Updated May 21, 2020, at 7:16 p.m. EST.
WASHINGTON — The Trump administration has made a final decision to withdraw from the Open Skies Treaty, sources confirmed to Defense News on Thursday.
The news was confirmed by U.S. President Donald Trump midday, followed by a formal announcement by Secretary of State Mike Pompeo that the administration will make a formal notification on Friday, kicking off a six-month clock before a formal exit occurs.
“We may, however, reconsider our withdrawal should Russia return to full compliance with the Treaty,” Pompeo said in a statement.
What “full compliance” means, however, is unclear. Chris Ford, assistant secretary of state for international security and nonproliferation, told reporters there are “many variables” as to what that would entail, particularly as a number of American complaints about Russian activities involve behaviors that, Ford acknowledged, are “not in fact violations of the treaty.”
As an example of the latter, Ford pointed to restrictions on flights over Kaliningrad. Russia has in the past restricted the length of flights over the city, which is not a direct violation but contradicts the confidence-building nature of the agreement, Ford said.
That Russia will sometimes loosen those restrictions, such as earlier this year for an Open Skies flyover by Estonian, Lithuanian and American observers, is proof that the Kremlin “clearly regards its Open Skies legal obligations as something akin more to guidelines, or options, for them,” he argued.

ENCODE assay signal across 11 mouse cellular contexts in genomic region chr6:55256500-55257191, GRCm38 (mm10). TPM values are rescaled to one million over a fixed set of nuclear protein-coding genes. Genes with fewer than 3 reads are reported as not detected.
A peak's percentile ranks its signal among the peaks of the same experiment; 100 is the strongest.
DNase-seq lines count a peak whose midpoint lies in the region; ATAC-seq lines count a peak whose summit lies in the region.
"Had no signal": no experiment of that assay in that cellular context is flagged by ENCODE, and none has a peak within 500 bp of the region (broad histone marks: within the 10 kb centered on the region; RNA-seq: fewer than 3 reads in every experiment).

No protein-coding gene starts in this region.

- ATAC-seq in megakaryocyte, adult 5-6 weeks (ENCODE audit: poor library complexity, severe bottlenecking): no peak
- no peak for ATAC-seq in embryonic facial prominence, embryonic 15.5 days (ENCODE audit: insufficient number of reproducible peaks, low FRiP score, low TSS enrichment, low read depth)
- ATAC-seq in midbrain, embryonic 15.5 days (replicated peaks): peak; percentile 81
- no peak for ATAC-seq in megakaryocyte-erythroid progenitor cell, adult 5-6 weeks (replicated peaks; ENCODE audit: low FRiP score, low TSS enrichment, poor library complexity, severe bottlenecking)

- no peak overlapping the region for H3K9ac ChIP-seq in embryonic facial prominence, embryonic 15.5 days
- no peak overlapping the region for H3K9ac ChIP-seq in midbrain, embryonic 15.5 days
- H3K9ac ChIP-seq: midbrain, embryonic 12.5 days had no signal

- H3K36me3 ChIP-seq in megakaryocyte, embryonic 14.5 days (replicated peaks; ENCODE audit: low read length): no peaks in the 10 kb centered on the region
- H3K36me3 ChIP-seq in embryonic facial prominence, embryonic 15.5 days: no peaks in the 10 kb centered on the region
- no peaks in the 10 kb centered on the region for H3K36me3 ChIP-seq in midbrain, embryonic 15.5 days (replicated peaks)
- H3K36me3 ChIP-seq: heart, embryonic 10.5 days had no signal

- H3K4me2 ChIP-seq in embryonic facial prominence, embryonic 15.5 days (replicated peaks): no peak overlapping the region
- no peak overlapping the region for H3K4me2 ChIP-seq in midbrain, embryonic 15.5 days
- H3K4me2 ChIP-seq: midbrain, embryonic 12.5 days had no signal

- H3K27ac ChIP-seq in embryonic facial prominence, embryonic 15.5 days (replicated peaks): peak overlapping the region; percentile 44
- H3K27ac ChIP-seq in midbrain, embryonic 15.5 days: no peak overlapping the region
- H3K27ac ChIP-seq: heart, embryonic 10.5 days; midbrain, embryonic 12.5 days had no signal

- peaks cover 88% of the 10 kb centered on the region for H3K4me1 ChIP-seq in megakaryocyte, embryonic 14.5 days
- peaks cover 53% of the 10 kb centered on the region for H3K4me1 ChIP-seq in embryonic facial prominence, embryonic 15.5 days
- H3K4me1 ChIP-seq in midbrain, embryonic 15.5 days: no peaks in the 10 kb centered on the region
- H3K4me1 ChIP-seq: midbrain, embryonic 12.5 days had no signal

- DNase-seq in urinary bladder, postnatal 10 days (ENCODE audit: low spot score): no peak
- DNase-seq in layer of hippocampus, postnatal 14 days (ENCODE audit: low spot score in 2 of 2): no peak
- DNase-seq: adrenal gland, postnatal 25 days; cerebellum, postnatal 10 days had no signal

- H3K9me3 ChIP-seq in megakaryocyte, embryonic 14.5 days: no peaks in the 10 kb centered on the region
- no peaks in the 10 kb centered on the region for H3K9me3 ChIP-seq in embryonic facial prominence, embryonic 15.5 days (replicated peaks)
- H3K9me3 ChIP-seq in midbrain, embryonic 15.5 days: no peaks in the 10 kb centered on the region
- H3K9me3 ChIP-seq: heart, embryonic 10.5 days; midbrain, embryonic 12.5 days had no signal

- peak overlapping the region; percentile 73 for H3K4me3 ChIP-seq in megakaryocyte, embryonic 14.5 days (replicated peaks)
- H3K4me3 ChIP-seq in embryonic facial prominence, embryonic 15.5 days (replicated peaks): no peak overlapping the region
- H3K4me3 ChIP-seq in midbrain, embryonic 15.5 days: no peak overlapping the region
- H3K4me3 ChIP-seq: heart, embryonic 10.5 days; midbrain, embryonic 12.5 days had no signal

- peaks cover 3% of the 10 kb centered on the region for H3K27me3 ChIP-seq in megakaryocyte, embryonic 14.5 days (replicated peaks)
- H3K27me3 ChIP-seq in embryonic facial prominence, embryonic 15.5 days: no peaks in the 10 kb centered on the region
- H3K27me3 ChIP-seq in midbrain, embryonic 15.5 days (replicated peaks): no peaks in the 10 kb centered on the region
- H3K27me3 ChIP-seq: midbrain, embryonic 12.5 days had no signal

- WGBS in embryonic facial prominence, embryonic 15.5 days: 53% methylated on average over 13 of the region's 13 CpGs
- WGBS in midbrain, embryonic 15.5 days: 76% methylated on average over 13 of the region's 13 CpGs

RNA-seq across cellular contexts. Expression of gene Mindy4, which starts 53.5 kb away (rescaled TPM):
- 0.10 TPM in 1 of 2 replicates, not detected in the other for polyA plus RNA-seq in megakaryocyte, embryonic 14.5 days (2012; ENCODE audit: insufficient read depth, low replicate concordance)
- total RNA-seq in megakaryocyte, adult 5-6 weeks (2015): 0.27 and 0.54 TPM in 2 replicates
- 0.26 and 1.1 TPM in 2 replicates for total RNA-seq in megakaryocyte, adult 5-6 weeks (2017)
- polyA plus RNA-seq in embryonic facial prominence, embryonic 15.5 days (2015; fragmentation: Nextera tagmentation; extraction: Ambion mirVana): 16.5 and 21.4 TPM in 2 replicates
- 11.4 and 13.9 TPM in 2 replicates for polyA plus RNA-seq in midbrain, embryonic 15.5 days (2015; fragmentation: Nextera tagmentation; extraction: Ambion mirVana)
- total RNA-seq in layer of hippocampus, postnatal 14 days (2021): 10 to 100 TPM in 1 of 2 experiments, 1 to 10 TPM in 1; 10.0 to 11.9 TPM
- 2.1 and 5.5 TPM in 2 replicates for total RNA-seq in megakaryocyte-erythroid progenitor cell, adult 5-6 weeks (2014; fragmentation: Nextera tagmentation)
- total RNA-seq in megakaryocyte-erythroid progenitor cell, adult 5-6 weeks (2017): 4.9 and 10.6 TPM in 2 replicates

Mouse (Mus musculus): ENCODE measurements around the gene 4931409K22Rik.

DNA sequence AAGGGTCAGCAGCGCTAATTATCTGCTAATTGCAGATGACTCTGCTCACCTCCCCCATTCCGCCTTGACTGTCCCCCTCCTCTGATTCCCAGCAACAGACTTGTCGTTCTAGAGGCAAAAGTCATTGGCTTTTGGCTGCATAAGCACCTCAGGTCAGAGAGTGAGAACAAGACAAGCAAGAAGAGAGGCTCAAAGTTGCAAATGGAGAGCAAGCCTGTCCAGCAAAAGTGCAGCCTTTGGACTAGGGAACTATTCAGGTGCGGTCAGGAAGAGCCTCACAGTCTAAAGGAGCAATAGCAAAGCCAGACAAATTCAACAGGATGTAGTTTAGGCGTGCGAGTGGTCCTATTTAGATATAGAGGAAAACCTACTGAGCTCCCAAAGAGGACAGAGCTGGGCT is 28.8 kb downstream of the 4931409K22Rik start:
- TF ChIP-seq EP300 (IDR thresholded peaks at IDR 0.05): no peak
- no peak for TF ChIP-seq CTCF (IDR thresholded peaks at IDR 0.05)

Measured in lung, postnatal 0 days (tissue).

“It’s the combination of all those things that has led to this decision. And so were Russia to return to compliance, we would have to presumably make that decision at the time about what to do with it, do in response to that, on the basis of the circumstances that have changed at that time,” Ford said. “Just as our decision now has many variables, we have to sort of see what the net impact of Russian behavior at that time in the world is. But that’s a conversation we would very much like to have, if Russia would give the world the opportunity to see that happen.”
In a statement released online, the Russian Ministry of Foreign Affairs called the move “very regrettable" and hit at the Trump administration’s “general policy” of going after arms control agreements.
The administration Thursday morning began informing the other 34 members in the agreement, which allows mutual reconnaissance flights over the member nations, including Russia. An emergency meeting of NATO members is scheduled for Friday in Brussels, per multiple reports.
The move, first reported Thursday by The New York Times, was not a surprise, as administration officials signaled to European allies toward the end of last year that unless major changes were made to the overflight agreement, the U.S. would consider withdrawing. However, there had been little movement in the months since, giving advocates hope that a decision to exit the treaty had not been finalized.
“It was pretty clear from meetings that it was basically a done deal and it was just a matter of when,” one European source said.
Allies generally argue the treaty is a valuable channel for transparency and dialogue between Russia and the United States, the world’s top two nuclear superpowers. Critics of the treaty have argued that the U.S. gets better intelligence from satellite systems and that the funding to replace the aging OC-135 aircraft can be spent elsewhere.